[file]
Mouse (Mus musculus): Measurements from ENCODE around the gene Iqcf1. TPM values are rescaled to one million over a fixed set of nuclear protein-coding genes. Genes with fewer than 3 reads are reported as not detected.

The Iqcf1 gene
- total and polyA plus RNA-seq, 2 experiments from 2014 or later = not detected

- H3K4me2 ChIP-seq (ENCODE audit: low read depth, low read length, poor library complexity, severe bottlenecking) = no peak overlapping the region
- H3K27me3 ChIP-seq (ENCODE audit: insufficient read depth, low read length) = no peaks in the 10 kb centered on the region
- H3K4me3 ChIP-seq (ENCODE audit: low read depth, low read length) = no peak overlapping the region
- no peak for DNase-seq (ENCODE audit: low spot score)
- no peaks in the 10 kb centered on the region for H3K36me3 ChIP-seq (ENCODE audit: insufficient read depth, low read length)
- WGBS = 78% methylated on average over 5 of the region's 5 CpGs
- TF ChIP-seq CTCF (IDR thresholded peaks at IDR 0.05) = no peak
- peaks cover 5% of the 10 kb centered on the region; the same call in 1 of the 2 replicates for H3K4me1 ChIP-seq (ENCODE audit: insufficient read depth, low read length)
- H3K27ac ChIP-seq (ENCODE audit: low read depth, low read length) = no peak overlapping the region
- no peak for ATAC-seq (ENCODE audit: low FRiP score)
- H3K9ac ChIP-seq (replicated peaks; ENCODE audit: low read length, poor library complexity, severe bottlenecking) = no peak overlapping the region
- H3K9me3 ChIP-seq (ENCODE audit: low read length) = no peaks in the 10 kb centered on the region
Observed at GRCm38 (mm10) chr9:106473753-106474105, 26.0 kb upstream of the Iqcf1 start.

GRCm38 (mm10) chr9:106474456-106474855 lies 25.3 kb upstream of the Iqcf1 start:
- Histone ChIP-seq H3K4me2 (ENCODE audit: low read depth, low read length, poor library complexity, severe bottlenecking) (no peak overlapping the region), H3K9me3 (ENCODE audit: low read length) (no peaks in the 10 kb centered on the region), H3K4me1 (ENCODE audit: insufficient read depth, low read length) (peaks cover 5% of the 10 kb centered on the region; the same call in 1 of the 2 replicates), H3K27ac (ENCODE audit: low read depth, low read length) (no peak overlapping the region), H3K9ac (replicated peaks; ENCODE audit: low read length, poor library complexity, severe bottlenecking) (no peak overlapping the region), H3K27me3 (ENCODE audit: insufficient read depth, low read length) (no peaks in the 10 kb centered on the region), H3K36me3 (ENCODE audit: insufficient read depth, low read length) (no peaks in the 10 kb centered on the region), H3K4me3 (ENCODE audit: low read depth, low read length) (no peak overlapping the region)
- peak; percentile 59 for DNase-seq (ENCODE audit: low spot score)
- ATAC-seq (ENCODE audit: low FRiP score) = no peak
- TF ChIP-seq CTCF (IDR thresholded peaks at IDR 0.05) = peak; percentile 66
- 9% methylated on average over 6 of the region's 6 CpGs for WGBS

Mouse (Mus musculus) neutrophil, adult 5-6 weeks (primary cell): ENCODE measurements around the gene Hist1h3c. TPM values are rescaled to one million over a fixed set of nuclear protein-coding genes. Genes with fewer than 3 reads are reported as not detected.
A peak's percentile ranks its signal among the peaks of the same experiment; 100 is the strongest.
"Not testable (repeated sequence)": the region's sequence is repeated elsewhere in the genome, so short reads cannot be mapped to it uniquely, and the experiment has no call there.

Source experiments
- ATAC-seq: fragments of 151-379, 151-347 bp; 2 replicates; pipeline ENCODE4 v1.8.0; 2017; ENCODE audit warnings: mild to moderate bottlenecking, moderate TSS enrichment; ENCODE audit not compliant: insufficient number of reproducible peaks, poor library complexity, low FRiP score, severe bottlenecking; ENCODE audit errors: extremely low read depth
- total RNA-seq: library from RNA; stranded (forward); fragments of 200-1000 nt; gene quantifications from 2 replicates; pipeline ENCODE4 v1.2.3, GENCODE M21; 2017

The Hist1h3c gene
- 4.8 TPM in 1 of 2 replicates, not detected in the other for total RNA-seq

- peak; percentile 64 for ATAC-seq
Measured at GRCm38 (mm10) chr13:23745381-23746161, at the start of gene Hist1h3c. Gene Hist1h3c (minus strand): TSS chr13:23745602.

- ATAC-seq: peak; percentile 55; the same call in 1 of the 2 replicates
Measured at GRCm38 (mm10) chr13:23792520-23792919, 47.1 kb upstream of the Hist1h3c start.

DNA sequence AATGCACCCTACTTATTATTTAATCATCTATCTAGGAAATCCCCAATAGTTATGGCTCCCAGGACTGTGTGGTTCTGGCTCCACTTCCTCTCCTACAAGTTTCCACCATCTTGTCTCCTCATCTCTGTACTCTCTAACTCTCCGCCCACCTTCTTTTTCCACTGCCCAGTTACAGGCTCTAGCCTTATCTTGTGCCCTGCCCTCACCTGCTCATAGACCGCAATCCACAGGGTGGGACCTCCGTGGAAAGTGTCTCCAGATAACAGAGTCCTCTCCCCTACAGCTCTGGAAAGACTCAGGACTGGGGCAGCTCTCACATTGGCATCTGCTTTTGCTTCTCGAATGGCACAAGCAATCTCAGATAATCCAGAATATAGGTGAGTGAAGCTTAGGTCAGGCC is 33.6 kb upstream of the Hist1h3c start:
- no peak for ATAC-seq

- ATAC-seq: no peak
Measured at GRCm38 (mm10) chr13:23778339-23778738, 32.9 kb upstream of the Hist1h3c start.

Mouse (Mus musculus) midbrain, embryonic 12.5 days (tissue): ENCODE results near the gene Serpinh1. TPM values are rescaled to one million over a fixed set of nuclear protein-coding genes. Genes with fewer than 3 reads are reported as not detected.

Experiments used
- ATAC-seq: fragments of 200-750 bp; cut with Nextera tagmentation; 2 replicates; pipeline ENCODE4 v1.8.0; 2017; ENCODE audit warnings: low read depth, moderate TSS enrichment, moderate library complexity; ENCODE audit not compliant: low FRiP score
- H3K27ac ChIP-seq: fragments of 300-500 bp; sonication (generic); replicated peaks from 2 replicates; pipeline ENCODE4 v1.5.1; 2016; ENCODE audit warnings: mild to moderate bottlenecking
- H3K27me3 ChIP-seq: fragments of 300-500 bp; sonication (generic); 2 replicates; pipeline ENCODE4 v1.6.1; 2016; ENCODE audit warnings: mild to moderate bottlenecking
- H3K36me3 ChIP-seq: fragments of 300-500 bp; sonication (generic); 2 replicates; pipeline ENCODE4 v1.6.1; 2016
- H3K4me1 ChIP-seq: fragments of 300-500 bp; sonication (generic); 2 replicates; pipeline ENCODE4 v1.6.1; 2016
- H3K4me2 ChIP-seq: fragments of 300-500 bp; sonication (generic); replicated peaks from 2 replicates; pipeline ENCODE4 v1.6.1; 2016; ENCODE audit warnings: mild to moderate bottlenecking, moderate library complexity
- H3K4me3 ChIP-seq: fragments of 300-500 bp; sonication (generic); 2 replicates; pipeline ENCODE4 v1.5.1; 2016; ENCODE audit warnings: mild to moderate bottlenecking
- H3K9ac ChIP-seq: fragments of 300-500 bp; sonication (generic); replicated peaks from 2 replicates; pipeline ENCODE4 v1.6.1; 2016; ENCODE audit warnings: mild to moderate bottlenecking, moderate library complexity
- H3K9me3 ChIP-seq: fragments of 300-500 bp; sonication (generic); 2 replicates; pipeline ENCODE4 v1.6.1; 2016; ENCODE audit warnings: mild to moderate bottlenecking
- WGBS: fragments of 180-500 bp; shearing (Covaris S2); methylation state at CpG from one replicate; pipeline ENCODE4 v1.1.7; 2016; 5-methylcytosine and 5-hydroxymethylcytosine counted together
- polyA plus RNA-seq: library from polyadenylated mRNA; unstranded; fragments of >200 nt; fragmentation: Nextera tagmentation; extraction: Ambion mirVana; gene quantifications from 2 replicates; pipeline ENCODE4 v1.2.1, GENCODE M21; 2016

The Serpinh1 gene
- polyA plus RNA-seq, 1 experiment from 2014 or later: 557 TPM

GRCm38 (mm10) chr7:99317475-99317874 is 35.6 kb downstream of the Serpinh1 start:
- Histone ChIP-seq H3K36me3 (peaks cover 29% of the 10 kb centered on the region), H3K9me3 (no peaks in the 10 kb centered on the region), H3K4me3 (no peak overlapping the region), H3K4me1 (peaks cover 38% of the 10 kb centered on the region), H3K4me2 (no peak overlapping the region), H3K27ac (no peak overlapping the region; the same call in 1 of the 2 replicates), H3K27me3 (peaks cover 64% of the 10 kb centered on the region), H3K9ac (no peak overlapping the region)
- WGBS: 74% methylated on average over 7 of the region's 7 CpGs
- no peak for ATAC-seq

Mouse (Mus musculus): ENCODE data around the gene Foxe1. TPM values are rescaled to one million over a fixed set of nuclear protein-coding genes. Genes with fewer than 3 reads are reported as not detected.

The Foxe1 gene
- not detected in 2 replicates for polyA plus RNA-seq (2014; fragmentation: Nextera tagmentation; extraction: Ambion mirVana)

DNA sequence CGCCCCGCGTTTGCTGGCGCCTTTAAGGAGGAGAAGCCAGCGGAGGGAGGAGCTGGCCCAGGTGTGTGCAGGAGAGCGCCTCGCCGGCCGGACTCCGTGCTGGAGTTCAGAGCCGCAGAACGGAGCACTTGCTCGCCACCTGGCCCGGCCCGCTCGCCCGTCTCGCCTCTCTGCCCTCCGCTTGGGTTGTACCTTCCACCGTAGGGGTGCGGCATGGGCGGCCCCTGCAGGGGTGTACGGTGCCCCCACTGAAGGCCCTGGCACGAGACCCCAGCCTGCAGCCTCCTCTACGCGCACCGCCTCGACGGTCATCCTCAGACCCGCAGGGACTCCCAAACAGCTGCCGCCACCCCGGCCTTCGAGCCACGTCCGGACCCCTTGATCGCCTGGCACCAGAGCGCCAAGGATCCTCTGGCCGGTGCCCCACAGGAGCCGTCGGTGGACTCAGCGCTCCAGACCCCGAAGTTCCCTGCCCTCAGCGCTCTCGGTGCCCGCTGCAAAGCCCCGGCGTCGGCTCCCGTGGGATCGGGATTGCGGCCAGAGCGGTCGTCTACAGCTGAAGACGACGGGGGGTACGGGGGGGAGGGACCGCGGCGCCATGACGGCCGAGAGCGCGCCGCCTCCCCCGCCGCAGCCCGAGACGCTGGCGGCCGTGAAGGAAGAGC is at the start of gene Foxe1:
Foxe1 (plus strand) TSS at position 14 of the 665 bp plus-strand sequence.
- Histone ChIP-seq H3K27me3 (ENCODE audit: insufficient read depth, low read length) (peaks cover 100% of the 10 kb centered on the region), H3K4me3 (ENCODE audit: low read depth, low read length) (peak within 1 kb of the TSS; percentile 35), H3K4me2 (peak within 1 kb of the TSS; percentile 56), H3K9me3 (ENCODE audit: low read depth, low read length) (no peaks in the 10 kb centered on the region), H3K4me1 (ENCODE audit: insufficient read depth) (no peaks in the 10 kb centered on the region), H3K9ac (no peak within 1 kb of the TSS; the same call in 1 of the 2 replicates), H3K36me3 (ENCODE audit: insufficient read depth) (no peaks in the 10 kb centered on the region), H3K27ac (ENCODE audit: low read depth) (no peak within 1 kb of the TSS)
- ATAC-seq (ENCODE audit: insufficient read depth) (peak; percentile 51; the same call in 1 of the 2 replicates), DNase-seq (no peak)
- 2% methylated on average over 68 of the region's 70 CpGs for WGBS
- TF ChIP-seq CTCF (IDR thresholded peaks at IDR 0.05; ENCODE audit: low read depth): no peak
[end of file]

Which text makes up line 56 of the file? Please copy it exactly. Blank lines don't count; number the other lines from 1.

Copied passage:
- WGBS: 74% methylated on average over 7 of the region's 7 CpGs